It's time for Kentucky to elect the state board of education

Serving on the Kentucky Board of Education from 2016-2019 was one of the greatest honors of my professional life. But it was emotionally brutal work, especially when it came to a legally dubious end when Gov. Andy Beshear, on his first day in office, fulfilled a frequent campaign promise and fired me and all the other sitting board members for blatantly political reasons. 

Often during my tenure on KBE people asked me why state board members aren't elected by the people (rather than Kentucky's policy of appointment by the governor). I was aware that some states elect some or all of their state board members, but I thought that Kentucky had generally gotten it right in trying to shield the board (and the education system as a whole) from the more brutal elements of partisan politics.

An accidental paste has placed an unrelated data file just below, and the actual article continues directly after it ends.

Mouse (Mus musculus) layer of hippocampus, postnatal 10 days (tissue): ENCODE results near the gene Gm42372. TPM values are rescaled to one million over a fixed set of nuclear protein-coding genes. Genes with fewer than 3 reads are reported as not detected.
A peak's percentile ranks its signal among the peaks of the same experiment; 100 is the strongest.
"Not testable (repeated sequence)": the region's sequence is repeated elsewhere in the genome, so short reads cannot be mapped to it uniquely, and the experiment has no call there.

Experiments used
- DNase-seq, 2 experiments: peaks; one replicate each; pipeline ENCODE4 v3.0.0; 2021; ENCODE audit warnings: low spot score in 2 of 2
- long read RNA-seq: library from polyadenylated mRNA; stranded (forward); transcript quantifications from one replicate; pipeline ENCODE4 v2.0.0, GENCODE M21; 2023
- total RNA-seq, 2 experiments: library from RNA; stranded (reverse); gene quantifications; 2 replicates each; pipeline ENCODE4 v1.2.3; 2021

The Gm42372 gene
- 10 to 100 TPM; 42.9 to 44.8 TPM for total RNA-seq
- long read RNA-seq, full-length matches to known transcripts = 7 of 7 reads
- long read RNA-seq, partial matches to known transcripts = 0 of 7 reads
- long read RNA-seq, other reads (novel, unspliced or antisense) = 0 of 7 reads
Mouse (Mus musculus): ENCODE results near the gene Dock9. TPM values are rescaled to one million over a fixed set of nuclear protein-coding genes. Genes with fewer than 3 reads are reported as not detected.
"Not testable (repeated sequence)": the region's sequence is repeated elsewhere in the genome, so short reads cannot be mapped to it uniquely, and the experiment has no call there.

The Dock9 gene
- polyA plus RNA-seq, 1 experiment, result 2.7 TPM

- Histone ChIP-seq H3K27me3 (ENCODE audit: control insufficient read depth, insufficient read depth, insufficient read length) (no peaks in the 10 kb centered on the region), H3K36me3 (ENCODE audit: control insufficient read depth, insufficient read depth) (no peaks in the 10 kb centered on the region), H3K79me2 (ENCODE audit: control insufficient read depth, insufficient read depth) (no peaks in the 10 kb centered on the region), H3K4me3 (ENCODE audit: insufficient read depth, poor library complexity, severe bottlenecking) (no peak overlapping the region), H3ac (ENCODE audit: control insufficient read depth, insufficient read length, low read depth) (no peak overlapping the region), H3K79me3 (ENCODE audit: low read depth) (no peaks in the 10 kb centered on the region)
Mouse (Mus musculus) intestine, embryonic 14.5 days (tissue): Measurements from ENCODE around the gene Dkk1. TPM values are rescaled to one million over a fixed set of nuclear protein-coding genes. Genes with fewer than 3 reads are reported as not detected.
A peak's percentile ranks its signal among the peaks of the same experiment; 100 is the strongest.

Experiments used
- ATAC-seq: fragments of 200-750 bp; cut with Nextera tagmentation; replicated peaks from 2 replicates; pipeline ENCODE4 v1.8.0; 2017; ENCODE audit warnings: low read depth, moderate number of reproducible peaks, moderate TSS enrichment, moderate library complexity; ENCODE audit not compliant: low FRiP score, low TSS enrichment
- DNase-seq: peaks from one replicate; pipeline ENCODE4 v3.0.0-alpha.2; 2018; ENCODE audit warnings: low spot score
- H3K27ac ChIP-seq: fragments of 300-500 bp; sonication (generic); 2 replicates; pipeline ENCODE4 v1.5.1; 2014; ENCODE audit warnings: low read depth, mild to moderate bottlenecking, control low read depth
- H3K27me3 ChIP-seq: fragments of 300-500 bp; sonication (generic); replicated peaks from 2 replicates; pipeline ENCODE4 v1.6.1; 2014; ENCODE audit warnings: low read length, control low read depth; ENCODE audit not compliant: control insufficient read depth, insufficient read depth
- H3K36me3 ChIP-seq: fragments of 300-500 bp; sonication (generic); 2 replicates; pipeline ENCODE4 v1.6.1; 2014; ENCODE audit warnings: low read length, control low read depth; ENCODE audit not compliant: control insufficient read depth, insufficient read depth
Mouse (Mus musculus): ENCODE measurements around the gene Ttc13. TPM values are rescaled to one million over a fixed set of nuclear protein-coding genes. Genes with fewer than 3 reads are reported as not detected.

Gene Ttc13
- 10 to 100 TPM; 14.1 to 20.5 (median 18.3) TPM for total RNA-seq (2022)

But there we were in 2019, victims of the most ugly partisan powerplay ever inflicted on Kentucky education. In the years that  followed, I've become increasingly convinced that the direct election of state board members is the right way to go. It gives greater transparency to the work of the board and makes the education system more directly accountable to the public. 

The board is already political, but under the current system it functions as the political football of governors and the state legislature. Direct election of board members just makes clearer their political values and commitments.

This year Senator Mike Wilson (R-Bowling Green) has introduced a bill to make KBE an elected office. In a recent op-ed for Kentucky Today, I argued in favor of the proposal, listed as SB 8. You can read my full argument here.

Usual disclaimer: Opinions on this website are mine alone and do not reflect the views of my employer, organizations with which I am involved, or anyone affiliated.

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Educating for Wisdom